If we focus on taxpayer supported public universities, then the fact that the best students in their states prefer the research university to the research inactive community colleges is not as decisive an argument in favor of supporting the former as it is in the case of private universities. I have discussed this public funding question elsewhere. We must leave that fundamental value judgement to the voters of each state. I, however, will advocate for supporting the research universities in my state.

Sunday, July 17, 2011

Too Much Information

Most people are, I hope, familiar with the incredible universality of mathematics. At the most primitive level, they learn this in first grade when they learn that the observation that three apples plus two apples gives them 5 apples is a special case of the arithmetic result 3+2=5. Less well known is a common beautiful mathematical phenomenon: many problems are hard to solve until they are generalized. In other words, it may be easier to simultaneously solve infinitely many different but related problems than to solve a single one alone. The reason for this varies. Sometimes the salient features of a problem only become visible when viewed from a sufficient distance.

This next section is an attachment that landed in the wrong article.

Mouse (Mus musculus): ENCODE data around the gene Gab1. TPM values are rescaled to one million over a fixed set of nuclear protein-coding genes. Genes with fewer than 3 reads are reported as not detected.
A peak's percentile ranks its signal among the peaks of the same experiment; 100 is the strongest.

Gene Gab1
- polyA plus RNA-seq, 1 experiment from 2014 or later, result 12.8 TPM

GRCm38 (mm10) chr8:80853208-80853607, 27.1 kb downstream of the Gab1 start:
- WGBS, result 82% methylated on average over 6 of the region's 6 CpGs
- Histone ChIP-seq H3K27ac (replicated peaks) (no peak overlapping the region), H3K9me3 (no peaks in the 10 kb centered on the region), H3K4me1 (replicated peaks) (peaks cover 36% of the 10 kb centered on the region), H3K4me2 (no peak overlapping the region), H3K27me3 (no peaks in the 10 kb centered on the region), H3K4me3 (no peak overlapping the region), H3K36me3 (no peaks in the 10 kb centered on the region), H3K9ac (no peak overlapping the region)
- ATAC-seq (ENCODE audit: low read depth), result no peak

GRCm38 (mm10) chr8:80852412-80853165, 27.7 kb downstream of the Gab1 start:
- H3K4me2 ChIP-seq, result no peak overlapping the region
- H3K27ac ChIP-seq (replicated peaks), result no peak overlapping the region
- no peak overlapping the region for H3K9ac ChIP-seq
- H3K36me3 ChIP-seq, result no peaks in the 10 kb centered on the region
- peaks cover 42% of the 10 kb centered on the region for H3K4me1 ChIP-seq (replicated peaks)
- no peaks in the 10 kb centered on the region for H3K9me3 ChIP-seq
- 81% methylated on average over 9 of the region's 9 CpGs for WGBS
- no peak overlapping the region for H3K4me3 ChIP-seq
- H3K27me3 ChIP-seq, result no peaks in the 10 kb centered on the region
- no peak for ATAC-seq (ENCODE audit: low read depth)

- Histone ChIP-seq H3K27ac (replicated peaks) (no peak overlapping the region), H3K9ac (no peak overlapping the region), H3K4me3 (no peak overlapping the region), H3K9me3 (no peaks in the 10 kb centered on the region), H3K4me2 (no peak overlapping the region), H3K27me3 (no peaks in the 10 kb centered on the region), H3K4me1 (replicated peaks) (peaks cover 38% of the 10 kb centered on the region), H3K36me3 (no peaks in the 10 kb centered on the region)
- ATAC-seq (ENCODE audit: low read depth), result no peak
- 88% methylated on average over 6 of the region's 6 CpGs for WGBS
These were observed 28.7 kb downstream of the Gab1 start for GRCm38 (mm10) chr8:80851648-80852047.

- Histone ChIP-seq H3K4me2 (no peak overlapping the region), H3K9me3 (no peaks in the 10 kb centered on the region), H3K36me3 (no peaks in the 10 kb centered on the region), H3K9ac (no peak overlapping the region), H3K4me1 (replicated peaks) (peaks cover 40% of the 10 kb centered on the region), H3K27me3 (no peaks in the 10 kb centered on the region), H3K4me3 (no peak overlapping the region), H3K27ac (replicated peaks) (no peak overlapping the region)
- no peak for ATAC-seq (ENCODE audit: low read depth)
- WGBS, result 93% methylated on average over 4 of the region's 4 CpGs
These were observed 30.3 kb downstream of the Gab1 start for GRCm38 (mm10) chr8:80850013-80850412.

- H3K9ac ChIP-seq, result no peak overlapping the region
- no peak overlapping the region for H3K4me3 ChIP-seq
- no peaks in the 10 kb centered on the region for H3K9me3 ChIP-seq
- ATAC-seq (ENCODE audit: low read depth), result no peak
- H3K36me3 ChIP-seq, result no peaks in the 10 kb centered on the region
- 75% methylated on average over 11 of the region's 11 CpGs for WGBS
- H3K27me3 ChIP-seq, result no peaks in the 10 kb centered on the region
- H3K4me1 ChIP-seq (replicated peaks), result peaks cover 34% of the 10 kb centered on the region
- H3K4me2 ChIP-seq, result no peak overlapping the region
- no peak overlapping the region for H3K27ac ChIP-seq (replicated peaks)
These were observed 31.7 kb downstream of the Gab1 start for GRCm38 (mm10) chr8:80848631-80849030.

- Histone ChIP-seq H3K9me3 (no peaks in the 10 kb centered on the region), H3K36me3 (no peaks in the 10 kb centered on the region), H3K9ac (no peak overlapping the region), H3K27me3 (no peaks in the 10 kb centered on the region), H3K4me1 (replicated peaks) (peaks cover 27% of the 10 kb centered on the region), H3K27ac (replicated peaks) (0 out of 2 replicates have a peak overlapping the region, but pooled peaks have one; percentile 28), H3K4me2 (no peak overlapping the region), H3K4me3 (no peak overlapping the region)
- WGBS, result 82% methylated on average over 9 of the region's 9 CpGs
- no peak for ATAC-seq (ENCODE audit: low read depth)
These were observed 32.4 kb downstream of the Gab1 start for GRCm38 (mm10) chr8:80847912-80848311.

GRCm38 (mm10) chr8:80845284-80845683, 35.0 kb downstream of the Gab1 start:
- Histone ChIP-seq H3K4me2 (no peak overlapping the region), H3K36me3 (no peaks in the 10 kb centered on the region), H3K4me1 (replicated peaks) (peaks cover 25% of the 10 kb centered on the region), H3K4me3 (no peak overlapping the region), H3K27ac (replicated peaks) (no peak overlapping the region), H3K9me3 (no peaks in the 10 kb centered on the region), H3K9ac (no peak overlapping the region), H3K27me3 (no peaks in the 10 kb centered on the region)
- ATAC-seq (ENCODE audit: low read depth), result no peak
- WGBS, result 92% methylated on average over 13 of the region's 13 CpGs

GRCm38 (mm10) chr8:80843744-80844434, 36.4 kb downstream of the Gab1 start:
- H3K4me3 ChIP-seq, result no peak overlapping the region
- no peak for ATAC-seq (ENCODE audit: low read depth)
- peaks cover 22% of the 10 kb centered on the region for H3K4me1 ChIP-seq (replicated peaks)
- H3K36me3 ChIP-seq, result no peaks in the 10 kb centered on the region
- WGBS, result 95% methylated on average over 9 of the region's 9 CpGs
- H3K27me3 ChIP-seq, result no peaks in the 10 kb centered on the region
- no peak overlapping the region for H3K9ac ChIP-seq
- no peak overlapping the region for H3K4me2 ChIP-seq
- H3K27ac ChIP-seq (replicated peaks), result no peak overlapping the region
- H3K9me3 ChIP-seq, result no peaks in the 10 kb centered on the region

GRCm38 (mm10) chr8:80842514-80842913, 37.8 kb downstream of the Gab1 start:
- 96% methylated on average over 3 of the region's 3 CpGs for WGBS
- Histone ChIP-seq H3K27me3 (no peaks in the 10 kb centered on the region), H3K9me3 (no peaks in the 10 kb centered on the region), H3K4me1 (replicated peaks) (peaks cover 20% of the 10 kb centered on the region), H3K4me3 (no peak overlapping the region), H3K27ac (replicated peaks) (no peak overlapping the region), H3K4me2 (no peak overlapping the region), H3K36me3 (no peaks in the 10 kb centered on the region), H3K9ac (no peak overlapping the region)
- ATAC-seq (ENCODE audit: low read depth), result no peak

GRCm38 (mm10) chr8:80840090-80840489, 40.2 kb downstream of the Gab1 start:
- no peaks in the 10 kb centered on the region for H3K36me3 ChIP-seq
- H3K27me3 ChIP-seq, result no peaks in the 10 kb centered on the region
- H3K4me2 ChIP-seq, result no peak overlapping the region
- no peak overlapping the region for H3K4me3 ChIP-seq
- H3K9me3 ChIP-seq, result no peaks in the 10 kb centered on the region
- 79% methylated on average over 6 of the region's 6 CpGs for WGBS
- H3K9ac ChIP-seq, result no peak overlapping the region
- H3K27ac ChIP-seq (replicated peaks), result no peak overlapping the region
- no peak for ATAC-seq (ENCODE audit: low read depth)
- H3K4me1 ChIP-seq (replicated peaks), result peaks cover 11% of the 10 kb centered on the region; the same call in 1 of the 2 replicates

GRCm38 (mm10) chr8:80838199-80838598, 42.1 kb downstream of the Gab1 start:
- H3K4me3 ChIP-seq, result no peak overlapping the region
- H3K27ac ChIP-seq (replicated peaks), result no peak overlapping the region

In government the same phenomenon holds. It is often impossible to decide rationally whether to support or oppose particular legislation unless one has a governing rule guiding one's support or opposition to large classes of legislation. There are simply too many plausible ways to spend taxes, too many unintended consequences, too many opportunities to feed sweets to a diabetic, and too many "slippery slopes" for a rational legislator to decide issues in isolation. A rational theoretic framework for deciding issues is often called an ideology. For some reason, many view this term negatively, with the subscribers to an ideology called ideologues, and the latter term synonymous with unreasoning dogmatism and inflexibility. Hayek, in The Constitution of Liberty observes,